News 12 at 6 o'clock / Monday, Feb. 24, 2014
NORTH AUGUSTA, S.C. (WRDW) -- For Kervin Brothers Tree Service, a limb and branch-covered backyard in North Augusta is just one job out of a backlog of 300. Workers used chainsaws to chop up a large downed tree. A bobcat lifted the pieces into a wood-chipper. After six hours of hard work, the backyard of the home off Austin Graybill Road still wasn't completely clear.
Owner Jeff Kervin hasn't slowed down, even after a lot of the North Augusta company's equipment was stolen days ago.
"They took everything we needed except for our big equipment to go to work," says Kervin.
There are no suspects, but Kervin has his suspicions about who stole the $6,000 worth of equipment. Tree companies from across the country have come here to make money. Kervin says most are honest, but some are not.
"I've met them from California, Florida, Minnesota, Illinois, Missouri," says Kervin.
"We have them from Texas, Minnesota, New York, all over Florida," adds Aiken County Sheriff Michael Hunt.
Monday morning, Sheriff Hunt called a press conference to address the concerns.
"If you're coming here to take advantage of our citizens, we're going to pursue charges," he says. "Simple as that."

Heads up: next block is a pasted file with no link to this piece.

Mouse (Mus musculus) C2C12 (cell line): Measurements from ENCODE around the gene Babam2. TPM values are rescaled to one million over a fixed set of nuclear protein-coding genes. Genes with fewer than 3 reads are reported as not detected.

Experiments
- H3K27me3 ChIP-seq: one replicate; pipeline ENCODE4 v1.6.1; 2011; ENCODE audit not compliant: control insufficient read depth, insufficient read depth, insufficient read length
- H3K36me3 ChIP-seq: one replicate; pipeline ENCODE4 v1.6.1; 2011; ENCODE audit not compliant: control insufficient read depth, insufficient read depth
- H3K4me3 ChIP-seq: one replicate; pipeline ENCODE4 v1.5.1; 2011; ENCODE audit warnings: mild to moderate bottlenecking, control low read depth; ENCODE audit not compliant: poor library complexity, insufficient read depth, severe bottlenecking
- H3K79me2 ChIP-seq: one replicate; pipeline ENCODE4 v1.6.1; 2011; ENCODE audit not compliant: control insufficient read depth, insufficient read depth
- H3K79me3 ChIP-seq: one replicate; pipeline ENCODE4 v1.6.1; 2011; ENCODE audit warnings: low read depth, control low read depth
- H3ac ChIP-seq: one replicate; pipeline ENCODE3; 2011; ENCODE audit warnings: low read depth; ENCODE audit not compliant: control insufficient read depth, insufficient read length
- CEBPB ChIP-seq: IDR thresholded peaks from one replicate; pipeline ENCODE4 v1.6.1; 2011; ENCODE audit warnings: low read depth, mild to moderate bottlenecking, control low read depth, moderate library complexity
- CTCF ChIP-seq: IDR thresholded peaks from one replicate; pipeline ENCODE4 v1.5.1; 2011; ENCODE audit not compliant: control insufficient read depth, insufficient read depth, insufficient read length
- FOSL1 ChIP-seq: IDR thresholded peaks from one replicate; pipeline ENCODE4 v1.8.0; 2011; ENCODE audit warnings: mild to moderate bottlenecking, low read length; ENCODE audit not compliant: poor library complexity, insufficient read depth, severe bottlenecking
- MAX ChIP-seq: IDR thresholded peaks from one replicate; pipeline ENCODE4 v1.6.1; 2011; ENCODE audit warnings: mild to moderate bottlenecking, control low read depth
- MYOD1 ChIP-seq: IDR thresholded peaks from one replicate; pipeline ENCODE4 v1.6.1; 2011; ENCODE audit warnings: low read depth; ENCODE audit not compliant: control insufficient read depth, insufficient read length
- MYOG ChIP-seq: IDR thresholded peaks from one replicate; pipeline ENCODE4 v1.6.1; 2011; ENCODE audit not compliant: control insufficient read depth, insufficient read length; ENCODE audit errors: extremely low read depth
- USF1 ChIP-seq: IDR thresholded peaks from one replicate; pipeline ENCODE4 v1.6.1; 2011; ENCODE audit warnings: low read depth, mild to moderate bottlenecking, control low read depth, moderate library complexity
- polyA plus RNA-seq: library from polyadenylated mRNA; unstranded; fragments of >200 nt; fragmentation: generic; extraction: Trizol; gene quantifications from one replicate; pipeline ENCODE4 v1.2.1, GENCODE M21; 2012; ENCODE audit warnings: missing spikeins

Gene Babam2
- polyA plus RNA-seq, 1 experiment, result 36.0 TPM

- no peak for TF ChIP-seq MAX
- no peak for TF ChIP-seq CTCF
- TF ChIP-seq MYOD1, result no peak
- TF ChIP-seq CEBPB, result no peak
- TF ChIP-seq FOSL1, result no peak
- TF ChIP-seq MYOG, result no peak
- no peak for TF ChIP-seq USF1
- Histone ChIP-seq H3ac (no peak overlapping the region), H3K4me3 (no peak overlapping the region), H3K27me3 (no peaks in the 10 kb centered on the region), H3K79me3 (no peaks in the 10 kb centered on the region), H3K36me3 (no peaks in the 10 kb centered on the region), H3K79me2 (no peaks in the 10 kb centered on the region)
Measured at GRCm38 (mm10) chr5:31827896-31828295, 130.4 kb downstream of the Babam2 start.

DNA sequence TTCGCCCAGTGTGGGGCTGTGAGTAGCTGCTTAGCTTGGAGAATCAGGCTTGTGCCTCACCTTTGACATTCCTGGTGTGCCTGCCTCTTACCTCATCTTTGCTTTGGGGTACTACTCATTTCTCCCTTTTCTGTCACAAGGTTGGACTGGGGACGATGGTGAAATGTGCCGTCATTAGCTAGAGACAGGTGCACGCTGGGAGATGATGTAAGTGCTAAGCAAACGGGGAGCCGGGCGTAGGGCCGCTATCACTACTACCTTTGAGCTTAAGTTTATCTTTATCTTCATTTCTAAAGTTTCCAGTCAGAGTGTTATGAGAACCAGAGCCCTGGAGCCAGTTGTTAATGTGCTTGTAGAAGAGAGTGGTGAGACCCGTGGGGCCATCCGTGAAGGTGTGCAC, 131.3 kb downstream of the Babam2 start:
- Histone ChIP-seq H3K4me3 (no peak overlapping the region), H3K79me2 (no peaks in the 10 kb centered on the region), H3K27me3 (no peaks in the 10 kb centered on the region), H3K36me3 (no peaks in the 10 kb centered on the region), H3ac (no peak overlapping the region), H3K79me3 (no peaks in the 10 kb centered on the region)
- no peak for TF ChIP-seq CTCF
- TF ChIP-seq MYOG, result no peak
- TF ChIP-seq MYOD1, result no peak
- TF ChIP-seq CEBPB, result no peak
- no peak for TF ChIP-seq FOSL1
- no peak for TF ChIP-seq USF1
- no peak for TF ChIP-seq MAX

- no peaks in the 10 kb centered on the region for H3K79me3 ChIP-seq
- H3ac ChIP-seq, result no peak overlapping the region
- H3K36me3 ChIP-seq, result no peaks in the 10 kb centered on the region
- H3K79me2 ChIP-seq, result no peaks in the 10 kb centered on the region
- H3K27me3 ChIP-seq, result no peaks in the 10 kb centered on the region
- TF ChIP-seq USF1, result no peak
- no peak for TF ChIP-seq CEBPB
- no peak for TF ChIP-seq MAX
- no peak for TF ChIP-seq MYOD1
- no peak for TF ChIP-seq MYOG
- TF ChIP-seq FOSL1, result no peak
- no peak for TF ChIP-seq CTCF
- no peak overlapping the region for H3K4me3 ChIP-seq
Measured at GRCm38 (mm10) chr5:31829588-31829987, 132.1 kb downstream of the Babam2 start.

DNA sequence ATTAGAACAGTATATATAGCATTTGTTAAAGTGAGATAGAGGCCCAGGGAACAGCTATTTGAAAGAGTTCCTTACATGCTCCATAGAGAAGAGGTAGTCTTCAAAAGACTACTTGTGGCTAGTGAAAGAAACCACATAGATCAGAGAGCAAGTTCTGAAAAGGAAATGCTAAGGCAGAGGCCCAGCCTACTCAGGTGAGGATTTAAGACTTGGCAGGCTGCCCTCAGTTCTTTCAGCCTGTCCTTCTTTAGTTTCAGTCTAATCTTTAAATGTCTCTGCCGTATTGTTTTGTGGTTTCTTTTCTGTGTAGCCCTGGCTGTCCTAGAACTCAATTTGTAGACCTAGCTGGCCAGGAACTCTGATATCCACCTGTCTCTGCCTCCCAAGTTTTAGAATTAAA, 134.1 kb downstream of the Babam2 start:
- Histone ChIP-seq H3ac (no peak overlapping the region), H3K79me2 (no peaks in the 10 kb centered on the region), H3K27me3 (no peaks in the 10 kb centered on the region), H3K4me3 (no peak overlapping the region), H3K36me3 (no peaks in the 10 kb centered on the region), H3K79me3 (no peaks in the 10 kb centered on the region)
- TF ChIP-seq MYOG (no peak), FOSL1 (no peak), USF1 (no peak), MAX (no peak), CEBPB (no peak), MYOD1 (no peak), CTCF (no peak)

Hunt says his office has already gotten a lot of call about the out-of-state contractors. The sheriff says be smart, get multiple quotes, and look out for elderly neighbors.
He says companies need a license to do business or solicit door-to-door in cities like Aiken or North Augusta. However, in the county, a license isn't needed.
"We've got a bunch of folks down here trying to make money, and some of them are honest and some of them are not," he says.
Kervin says with the internet and BBB, it's easy to vet the professionalism of different tree companies. He says never let a tree service handle your insurance.
"Never pay anybody up-front. Reputable companies can wait for their money," he adds.
He says it's better to hire locals, since they're easier to track down later.
"You know, I'm not saying don't use somebody from out-of-town. I'm not saying don't let them do your work. I'm telling you to check them out and just be cautious," he says.
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